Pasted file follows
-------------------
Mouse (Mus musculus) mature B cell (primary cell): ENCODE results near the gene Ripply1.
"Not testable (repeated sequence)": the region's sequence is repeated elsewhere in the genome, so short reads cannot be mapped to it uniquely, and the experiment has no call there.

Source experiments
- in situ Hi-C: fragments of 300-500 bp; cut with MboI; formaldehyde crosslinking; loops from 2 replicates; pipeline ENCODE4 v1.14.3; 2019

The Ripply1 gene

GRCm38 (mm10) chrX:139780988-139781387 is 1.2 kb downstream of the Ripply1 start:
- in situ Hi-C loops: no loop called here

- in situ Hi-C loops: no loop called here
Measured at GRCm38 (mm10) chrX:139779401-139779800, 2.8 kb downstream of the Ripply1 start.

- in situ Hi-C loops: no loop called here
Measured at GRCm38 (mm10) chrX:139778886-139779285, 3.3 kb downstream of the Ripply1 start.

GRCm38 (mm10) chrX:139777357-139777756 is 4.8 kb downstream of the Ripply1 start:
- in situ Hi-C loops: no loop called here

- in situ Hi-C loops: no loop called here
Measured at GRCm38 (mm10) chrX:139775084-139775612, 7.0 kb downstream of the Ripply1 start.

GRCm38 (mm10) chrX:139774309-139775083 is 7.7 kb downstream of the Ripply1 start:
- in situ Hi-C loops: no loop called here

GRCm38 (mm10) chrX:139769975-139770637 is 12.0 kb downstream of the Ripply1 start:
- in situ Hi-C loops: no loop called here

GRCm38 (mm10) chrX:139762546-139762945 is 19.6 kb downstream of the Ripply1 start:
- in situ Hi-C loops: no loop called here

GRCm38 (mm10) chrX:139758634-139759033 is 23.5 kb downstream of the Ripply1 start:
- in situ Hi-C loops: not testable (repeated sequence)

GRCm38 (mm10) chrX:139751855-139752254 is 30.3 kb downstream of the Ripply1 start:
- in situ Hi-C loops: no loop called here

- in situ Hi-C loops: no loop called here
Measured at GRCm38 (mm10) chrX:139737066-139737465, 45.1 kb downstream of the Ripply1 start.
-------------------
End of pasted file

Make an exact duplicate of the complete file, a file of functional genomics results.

Mouse (Mus musculus) mature B cell (primary cell): ENCODE results near the gene Ripply1.
"Not testable (repeated sequence)": the region's sequence is repeated elsewhere in the genome, so short reads cannot be mapped to it uniquely, and the experiment has no call there.

Source experiments
- in situ Hi-C: fragments of 300-500 bp; cut with MboI; formaldehyde crosslinking; loops from 2 replicates; pipeline ENCODE4 v1.14.3; 2019

The Ripply1 gene

GRCm38 (mm10) chrX:139780988-139781387 is 1.2 kb downstream of the Ripply1 start:
- in situ Hi-C loops: no loop called here

- in situ Hi-C loops: no loop called here
Measured at GRCm38 (mm10) chrX:139779401-139779800, 2.8 kb downstream of the Ripply1 start.

- in situ Hi-C loops: no loop called here
Measured at GRCm38 (mm10) chrX:139778886-139779285, 3.3 kb downstream of the Ripply1 start.

GRCm38 (mm10) chrX:139777357-139777756 is 4.8 kb downstream of the Ripply1 start:
- in situ Hi-C loops: no loop called here

- in situ Hi-C loops: no loop called here
Measured at GRCm38 (mm10) chrX:139775084-139775612, 7.0 kb downstream of the Ripply1 start.

GRCm38 (mm10) chrX:139774309-139775083 is 7.7 kb downstream of the Ripply1 start:
- in situ Hi-C loops: no loop called here

GRCm38 (mm10) chrX:139769975-139770637 is 12.0 kb downstream of the Ripply1 start:
- in situ Hi-C loops: no loop called here

GRCm38 (mm10) chrX:139762546-139762945 is 19.6 kb downstream of the Ripply1 start:
- in situ Hi-C loops: no loop called here

GRCm38 (mm10) chrX:139758634-139759033 is 23.5 kb downstream of the Ripply1 start:
- in situ Hi-C loops: not testable (repeated sequence)

GRCm38 (mm10) chrX:139751855-139752254 is 30.3 kb downstream of the Ripply1 start:
- in situ Hi-C loops: no loop called here

- in situ Hi-C loops: no loop called here
Measured at GRCm38 (mm10) chrX:139737066-139737465, 45.1 kb downstream of the Ripply1 start.